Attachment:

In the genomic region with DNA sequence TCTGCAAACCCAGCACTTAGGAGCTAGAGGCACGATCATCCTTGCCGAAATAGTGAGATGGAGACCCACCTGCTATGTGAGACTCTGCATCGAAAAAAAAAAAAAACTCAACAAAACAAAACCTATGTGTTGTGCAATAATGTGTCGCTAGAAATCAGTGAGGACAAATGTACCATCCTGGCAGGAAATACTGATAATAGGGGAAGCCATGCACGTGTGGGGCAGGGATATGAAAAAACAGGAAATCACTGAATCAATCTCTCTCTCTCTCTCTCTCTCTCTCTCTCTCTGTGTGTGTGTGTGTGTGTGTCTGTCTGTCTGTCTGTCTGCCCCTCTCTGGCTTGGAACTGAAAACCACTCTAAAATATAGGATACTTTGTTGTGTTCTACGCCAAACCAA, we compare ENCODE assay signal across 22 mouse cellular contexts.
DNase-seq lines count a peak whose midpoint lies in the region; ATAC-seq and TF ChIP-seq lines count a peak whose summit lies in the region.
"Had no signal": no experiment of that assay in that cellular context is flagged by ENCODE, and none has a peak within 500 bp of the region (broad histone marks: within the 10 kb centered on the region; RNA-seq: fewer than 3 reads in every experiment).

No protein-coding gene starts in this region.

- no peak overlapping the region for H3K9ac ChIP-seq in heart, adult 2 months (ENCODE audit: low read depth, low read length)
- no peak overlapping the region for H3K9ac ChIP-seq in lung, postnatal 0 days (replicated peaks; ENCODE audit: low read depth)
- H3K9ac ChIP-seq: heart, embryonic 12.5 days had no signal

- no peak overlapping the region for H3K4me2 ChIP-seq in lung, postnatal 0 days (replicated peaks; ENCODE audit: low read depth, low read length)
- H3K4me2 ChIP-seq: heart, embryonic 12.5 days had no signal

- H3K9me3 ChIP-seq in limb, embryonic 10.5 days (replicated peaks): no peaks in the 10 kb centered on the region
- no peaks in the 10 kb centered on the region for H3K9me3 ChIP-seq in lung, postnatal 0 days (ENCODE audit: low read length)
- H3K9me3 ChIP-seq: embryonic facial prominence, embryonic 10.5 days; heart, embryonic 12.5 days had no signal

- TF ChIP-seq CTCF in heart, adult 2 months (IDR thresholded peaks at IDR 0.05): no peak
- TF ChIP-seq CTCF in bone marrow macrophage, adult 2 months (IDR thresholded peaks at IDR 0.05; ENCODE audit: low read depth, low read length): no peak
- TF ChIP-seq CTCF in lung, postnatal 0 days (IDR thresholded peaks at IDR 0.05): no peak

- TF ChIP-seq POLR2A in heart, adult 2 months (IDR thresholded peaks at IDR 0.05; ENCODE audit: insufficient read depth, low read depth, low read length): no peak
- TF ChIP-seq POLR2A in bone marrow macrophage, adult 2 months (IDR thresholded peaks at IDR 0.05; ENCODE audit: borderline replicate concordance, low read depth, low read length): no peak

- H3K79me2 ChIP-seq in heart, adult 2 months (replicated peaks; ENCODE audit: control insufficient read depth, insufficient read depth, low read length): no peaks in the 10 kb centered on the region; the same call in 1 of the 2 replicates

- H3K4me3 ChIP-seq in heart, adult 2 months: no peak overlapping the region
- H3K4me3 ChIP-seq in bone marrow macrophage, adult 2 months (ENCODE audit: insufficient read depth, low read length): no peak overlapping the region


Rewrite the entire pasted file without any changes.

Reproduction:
In the genomic region with DNA sequence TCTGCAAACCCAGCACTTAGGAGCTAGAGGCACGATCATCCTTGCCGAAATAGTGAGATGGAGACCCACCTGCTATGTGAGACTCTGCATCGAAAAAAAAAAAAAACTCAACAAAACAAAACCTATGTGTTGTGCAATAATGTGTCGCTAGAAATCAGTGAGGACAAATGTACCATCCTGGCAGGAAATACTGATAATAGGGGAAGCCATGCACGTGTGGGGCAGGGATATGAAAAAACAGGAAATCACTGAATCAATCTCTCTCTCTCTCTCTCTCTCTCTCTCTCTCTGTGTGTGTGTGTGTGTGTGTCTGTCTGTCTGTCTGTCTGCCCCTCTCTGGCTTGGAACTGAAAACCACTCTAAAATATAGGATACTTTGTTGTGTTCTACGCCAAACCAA, we compare ENCODE assay signal across 22 mouse cellular contexts.
DNase-seq lines count a peak whose midpoint lies in the region; ATAC-seq and TF ChIP-seq lines count a peak whose summit lies in the region.
"Had no signal": no experiment of that assay in that cellular context is flagged by ENCODE, and none has a peak within 500 bp of the region (broad histone marks: within the 10 kb centered on the region; RNA-seq: fewer than 3 reads in every experiment).

No protein-coding gene starts in this region.

- no peak overlapping the region for H3K9ac ChIP-seq in heart, adult 2 months (ENCODE audit: low read depth, low read length)
- no peak overlapping the region for H3K9ac ChIP-seq in lung, postnatal 0 days (replicated peaks; ENCODE audit: low read depth)
- H3K9ac ChIP-seq: heart, embryonic 12.5 days had no signal

- no peak overlapping the region for H3K4me2 ChIP-seq in lung, postnatal 0 days (replicated peaks; ENCODE audit: low read depth, low read length)
- H3K4me2 ChIP-seq: heart, embryonic 12.5 days had no signal

- H3K9me3 ChIP-seq in limb, embryonic 10.5 days (replicated peaks): no peaks in the 10 kb centered on the region
- no peaks in the 10 kb centered on the region for H3K9me3 ChIP-seq in lung, postnatal 0 days (ENCODE audit: low read length)
- H3K9me3 ChIP-seq: embryonic facial prominence, embryonic 10.5 days; heart, embryonic 12.5 days had no signal

- TF ChIP-seq CTCF in heart, adult 2 months (IDR thresholded peaks at IDR 0.05): no peak
- TF ChIP-seq CTCF in bone marrow macrophage, adult 2 months (IDR thresholded peaks at IDR 0.05; ENCODE audit: low read depth, low read length): no peak
- TF ChIP-seq CTCF in lung, postnatal 0 days (IDR thresholded peaks at IDR 0.05): no peak

- TF ChIP-seq POLR2A in heart, adult 2 months (IDR thresholded peaks at IDR 0.05; ENCODE audit: insufficient read depth, low read depth, low read length): no peak
- TF ChIP-seq POLR2A in bone marrow macrophage, adult 2 months (IDR thresholded peaks at IDR 0.05; ENCODE audit: borderline replicate concordance, low read depth, low read length): no peak

- H3K79me2 ChIP-seq in heart, adult 2 months (replicated peaks; ENCODE audit: control insufficient read depth, insufficient read depth, low read length): no peaks in the 10 kb centered on the region; the same call in 1 of the 2 replicates

- H3K4me3 ChIP-seq in heart, adult 2 months: no peak overlapping the region
- H3K4me3 ChIP-seq in bone marrow macrophage, adult 2 months (ENCODE audit: insufficient read depth, low read length): no peak overlapping the region